ALEXANDRIA, Va.—Retailers are looking to improve in-store payment processes, as executives say this area has been lagging in the e-commerce space, reports the Wall Street Journal.
During the pandemic, there was a need to invest heavily in e-commerce, as retailers were unsure if consumers would return fully to in-store shopping. According to the National Retail Federation, e-commerce makes up 16.4% of retail shopping, down from 18.8% during the height of the pandemic.
Overall, retailers want to lose the friction in stores and offer increased convenience to their customers.
“There is an opportunity to remove the friction,” Yael Cosset, senior vice president and CIO, Kroger, told the Journal. “If customers are saying, I would love to be able to pick up a sandwich and walk out with it, then we would create that experience.”
The grocer is also exploring the option to install checkouts at the end of individual aisles, so customers could grab an item and check out right there.
Kroger is also testing a smart cart that allows customers to add items and pay on the cart through self-checkout. Sensors and cameras track what customers are buying. The technology is not unlike Amazon’s Dash Cart, which Amazon recently upgraded. Kroger also recently launched a temperature-controlled eCart that helps streamline order fulfillment and pickup for online grocery purchases.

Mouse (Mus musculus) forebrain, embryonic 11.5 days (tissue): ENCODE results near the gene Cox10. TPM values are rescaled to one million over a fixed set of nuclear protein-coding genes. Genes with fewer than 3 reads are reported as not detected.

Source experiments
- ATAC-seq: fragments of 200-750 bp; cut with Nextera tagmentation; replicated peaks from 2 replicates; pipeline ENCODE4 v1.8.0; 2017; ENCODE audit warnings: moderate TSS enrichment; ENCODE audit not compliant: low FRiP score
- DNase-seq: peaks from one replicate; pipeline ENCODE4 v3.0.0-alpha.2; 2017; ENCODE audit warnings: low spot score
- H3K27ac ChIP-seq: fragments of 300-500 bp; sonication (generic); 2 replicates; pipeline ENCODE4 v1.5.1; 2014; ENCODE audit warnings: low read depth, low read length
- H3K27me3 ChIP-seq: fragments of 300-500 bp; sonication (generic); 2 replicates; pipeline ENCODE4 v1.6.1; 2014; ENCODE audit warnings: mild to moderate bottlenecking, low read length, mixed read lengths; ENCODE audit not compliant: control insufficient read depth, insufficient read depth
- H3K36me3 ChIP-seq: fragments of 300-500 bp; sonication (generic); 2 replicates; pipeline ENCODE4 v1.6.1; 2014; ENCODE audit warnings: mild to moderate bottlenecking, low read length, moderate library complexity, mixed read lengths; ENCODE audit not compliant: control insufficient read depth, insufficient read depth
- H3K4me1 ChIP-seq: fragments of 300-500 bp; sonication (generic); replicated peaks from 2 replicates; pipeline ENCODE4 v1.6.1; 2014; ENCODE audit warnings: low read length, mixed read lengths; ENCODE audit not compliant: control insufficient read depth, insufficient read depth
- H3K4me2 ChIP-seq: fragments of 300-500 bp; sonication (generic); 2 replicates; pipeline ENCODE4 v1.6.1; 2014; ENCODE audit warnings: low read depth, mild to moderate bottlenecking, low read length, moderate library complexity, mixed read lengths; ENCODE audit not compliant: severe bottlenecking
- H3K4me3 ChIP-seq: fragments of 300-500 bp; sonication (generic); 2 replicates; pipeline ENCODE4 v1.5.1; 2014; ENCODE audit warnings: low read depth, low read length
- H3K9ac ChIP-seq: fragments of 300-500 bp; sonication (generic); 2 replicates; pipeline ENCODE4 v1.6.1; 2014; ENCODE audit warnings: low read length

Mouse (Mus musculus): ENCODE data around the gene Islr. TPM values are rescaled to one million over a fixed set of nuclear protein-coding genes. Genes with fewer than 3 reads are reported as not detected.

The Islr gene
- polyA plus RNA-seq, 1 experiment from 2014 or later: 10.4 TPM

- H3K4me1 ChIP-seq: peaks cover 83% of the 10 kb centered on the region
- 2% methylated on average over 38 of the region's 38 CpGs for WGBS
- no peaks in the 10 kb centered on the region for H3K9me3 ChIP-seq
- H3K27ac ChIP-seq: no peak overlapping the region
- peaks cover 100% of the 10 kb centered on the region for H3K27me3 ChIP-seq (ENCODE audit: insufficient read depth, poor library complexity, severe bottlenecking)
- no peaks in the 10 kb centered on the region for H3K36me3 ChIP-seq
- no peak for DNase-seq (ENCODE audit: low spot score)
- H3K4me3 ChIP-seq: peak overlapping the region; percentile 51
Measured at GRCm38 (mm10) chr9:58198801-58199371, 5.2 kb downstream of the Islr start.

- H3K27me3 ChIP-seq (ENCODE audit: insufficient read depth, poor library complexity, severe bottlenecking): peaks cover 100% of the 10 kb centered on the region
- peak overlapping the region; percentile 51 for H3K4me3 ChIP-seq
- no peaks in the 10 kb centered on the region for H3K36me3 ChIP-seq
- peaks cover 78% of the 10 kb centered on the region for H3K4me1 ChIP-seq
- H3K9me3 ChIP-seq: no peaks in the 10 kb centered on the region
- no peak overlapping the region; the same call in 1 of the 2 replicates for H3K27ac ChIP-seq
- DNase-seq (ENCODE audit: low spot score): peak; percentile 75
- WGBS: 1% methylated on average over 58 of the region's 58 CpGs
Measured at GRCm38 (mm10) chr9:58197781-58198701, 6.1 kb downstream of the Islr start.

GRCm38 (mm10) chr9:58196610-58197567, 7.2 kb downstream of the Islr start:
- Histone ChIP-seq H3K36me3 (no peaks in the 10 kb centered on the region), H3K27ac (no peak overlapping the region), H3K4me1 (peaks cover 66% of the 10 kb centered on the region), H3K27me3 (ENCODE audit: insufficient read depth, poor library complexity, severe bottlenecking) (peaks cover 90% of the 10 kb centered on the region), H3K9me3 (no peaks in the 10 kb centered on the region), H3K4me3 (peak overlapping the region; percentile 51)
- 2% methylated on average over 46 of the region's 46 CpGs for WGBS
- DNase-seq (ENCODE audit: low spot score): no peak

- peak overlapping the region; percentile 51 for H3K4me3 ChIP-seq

Seeing that consumers are demanding faster service and a reduced friction way to get their essential goods, grocery stores are taking a page from convenience stores’ handbook and are attempting to gain smaller basket trips.
Nordstrom’s president of credit, loyalty and payment services, Dennis Bauer, told the Journal he is watching a nascent technology that would allow payment to be received via a mobile phone rather than a traditional payment terminal.
Bauer told the Journal that not having separate payment hardware would increase convenience and flexibility since employees could check out customers anywhere in the store from smartphone to smartphone, eliminating long lines at checkout.
However, retailers admit that the biggest barrier to implementing these advanced payment technologies and others is cost.
“If you have multiple hundreds or thousands of stores, if you think about the fact that those devices could break,” Bauer told the Journal about the potential smartphone-to-smartphone payment, “it’s a large expense.”
Kroger’s Cosset added that he believes it’s wise to wait on major technological investments to make sure it’s what the customer actually wants.
At the 2022 NACS Show, industry pros from Pilot Travel Centers and Mach 1 outlined some best practices for incorporating self-checkout in convenience stores.
Convenience stores are adding self-checkout, as well as checkout-free technology. Chevron announced checkout-free shopping at Chevron’s ExtraMile store in San Ramon, California, by partnering with Grabango. Bp, MAPCO and GetGo Café+Market also have partnered with Grabango to integrate checkout-free technology into their stores.
Choice Market convenience stores in Denver offer self-checkout, walkout technology and an app, which all sync and communicate with each other. Choice Market recently opened an autonomous store at The University of Colorado Anschutz Medical Campus that will be open 24/7.
NACS offers a free webinar on self-checkout innovations at c-stores. Pre- and post-pay fuel transactions, loyalty, cash payments and age verification are also discussed.
Read more about frictionless checkout systems in “Self-Checkout Strategies” in the March issue of NACS Magazine.